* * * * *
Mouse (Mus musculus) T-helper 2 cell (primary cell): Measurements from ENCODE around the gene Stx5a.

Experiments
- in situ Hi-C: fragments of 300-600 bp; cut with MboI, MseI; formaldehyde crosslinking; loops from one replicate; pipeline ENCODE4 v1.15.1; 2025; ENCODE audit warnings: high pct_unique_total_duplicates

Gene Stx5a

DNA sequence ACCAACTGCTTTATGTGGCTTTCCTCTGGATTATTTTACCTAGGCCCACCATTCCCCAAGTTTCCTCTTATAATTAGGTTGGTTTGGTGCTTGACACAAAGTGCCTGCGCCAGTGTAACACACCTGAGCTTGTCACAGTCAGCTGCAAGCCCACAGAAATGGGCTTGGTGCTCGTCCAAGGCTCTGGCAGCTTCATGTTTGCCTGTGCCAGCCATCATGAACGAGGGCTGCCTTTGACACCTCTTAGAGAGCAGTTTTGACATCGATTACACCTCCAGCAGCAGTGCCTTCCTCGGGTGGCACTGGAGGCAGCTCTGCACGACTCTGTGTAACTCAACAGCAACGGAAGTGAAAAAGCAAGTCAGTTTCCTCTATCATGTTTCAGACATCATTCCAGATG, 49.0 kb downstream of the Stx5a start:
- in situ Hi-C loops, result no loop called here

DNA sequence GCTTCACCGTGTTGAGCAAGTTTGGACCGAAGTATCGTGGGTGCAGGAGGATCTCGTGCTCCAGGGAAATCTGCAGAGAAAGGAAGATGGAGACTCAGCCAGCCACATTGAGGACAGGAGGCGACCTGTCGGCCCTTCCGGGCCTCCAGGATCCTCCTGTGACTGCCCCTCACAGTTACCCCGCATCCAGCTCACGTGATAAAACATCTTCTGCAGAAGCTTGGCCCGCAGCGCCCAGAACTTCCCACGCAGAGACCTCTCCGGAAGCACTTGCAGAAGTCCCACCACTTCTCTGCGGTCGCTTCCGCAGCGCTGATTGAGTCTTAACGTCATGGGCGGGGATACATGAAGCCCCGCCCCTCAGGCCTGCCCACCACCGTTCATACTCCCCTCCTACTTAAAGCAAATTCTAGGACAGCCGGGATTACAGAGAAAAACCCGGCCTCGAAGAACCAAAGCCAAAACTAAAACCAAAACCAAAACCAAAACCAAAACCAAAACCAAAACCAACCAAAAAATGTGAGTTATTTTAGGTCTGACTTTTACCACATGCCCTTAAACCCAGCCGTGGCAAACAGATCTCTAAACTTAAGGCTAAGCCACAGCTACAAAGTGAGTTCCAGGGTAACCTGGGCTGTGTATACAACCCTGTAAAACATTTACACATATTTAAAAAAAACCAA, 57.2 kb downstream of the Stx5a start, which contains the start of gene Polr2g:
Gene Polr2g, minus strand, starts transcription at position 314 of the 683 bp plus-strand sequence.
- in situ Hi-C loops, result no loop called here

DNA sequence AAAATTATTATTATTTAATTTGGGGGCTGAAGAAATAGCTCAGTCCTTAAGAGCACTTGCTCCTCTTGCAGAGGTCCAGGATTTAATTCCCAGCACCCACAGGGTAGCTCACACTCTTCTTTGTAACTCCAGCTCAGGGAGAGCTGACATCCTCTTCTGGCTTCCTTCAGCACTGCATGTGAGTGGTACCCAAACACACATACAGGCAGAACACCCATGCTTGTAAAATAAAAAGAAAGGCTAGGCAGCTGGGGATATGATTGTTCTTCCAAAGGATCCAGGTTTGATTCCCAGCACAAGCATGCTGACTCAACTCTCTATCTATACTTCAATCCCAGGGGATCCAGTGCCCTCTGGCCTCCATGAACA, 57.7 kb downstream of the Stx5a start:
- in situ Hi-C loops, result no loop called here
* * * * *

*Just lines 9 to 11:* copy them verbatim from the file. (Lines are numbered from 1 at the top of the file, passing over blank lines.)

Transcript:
- in situ Hi-C loops, result no loop called here

DNA sequence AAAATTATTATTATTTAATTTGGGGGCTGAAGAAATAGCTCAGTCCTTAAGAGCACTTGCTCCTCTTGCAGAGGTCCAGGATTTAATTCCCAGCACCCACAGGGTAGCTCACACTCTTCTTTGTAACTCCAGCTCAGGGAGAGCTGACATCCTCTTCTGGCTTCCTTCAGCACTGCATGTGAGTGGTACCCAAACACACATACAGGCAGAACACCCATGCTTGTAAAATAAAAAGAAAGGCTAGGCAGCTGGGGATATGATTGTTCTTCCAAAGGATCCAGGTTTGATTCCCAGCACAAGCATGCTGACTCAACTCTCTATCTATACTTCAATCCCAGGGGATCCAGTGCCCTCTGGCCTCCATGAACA, 57.7 kb downstream of the Stx5a start:
- in situ Hi-C loops, result no loop called here